From a Census of 680,000 Street Trees to Smart Stormwater Management: A Study of Efficacy and Economics of Street Tree Guards in New York City
Green Infrastructure (GI) is a strategy of incorporating a distributed network of eco-technical systems that retain and detain stormwater to improve the hydrology of developed landscapes. GI is particularly needed in urban environments where roads, buildings, parking areas, and paved public spaces create a hardscape that results in rainfall rapidly running off and subsequently polluting natural waterways. However, the same dense, built-up environment that necessitates GI also creates a barrier to installing the amount of GI needed to meaningfully alter urban hydrologic behavior. Although a wide array of systems have been developed to fit in different urban niches, as exemplified by sedum green roofs, bioswales, rain gardens, rainwater harvesting, and permeable paving, many can be costly and difficult to integrate at scale. Thus, measuring and optimizing the performance of existing urban vegetation represents an important area of focus for stormwater management and offers potential for more economical use of resources allocated for GI. This paper focuses on examining the role of urban street trees in stormwater management.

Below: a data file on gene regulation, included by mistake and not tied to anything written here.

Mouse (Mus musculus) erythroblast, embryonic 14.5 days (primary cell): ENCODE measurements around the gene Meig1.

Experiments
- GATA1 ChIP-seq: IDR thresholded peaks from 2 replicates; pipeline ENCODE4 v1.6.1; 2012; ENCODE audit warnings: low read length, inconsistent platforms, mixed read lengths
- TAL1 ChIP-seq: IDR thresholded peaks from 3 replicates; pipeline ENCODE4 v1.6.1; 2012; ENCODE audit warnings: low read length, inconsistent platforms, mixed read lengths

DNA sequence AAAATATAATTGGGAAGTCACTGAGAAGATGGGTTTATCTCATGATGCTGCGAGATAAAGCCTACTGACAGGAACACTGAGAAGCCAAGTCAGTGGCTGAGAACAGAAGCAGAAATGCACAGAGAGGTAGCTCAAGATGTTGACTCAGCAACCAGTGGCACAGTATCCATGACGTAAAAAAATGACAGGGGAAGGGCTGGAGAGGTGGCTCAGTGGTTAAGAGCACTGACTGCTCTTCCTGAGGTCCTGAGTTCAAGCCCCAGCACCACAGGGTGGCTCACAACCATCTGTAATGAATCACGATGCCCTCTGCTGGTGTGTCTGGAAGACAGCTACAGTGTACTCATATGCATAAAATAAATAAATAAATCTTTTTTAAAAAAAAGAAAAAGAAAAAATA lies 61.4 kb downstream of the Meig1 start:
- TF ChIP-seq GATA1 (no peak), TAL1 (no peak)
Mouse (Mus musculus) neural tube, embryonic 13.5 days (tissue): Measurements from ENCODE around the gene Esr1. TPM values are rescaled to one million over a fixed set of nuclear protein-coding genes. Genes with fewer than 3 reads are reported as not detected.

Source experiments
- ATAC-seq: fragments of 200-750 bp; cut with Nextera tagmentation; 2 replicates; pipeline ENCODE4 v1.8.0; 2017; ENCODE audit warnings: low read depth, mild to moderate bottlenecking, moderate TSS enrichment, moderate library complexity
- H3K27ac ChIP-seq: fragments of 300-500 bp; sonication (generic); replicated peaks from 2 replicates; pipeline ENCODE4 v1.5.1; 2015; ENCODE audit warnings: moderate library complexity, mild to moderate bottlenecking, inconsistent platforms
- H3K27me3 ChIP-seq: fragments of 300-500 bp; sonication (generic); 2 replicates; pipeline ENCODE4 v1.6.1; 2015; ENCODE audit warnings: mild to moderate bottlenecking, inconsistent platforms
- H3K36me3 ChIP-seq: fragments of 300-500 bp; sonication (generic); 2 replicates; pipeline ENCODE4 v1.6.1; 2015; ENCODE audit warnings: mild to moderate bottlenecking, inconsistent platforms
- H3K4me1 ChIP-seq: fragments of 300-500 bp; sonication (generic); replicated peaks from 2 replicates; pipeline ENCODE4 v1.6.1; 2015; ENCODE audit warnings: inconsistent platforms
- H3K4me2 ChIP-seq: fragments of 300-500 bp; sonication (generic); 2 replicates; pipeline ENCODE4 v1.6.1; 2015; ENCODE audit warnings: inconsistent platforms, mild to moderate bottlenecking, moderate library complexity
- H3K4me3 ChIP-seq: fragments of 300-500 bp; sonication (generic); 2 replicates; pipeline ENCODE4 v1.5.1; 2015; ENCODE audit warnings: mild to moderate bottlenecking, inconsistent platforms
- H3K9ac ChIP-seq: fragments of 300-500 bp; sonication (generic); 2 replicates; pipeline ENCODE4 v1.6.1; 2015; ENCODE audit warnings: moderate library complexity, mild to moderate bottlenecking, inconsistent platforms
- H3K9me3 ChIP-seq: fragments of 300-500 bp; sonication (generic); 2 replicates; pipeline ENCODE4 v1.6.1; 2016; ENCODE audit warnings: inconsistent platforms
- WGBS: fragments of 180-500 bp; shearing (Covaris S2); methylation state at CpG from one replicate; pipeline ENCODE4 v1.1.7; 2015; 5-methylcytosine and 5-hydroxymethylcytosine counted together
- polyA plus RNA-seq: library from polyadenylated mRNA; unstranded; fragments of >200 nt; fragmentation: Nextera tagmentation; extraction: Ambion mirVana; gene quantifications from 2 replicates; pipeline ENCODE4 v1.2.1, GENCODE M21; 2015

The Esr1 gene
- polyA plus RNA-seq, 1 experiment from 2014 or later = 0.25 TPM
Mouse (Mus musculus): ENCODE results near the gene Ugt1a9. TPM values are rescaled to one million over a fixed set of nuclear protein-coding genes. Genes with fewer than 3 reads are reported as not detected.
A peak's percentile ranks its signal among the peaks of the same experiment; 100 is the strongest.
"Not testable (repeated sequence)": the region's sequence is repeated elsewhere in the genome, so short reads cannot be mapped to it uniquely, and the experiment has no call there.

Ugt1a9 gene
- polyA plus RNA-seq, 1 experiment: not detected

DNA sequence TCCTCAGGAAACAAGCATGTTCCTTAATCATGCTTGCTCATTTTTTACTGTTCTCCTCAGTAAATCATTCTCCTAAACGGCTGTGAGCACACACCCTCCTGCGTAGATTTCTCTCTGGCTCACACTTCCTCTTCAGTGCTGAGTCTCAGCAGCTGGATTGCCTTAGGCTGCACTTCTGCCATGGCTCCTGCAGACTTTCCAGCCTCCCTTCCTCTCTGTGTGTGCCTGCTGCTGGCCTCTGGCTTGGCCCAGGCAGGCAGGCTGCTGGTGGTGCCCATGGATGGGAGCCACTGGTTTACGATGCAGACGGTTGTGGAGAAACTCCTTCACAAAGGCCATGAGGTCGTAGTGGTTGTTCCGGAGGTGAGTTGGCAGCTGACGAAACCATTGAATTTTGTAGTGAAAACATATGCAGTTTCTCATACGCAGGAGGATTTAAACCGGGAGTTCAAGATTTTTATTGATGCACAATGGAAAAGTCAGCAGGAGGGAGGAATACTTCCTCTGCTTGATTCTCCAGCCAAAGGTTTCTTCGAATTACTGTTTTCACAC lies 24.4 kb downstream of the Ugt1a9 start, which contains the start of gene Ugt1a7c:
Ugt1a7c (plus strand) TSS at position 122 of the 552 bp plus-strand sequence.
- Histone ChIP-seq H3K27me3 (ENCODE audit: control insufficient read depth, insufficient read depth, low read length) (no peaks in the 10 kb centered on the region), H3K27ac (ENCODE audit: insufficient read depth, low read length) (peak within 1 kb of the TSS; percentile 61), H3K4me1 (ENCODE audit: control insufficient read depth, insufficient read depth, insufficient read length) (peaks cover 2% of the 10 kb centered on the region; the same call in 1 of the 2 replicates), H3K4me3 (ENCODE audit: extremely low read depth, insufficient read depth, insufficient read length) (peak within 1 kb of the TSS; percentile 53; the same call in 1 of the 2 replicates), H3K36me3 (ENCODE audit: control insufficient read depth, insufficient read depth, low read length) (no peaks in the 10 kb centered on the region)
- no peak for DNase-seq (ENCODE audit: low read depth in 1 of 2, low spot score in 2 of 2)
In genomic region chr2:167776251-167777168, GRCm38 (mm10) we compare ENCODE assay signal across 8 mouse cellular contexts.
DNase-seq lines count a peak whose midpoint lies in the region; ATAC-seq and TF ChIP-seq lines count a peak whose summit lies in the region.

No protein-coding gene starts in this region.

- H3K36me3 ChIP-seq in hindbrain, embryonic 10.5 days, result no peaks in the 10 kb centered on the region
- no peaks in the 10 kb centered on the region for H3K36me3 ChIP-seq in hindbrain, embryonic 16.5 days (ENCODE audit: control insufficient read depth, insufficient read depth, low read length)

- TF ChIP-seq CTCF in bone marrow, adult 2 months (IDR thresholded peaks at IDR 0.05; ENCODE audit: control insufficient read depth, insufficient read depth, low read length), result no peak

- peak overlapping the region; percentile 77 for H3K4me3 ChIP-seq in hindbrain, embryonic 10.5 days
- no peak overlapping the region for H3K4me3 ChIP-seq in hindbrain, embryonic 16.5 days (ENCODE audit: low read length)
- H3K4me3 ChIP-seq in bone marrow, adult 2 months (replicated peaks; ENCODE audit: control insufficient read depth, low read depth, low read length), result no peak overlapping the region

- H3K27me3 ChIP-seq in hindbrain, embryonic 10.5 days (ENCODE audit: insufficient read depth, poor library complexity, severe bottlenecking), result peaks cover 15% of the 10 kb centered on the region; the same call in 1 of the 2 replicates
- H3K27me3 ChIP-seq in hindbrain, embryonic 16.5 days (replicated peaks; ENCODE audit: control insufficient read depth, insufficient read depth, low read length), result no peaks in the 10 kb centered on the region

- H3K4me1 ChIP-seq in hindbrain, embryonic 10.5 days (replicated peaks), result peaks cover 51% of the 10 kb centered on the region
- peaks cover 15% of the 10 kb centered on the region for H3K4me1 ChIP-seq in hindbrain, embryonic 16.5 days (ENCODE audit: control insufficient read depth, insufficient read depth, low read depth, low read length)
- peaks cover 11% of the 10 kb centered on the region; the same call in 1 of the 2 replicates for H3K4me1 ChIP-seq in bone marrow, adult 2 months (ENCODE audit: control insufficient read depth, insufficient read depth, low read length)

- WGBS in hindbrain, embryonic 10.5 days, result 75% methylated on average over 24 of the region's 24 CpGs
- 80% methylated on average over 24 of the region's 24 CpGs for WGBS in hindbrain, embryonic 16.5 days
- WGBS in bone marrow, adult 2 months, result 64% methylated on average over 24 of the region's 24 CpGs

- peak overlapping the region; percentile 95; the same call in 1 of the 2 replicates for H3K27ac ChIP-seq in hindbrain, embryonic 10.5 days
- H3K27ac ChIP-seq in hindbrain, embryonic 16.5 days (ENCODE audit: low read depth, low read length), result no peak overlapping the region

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More About This Work
- Academic Units
- Civil Engineering and Engineering Mechanics
- Published Here
- January 19, 2018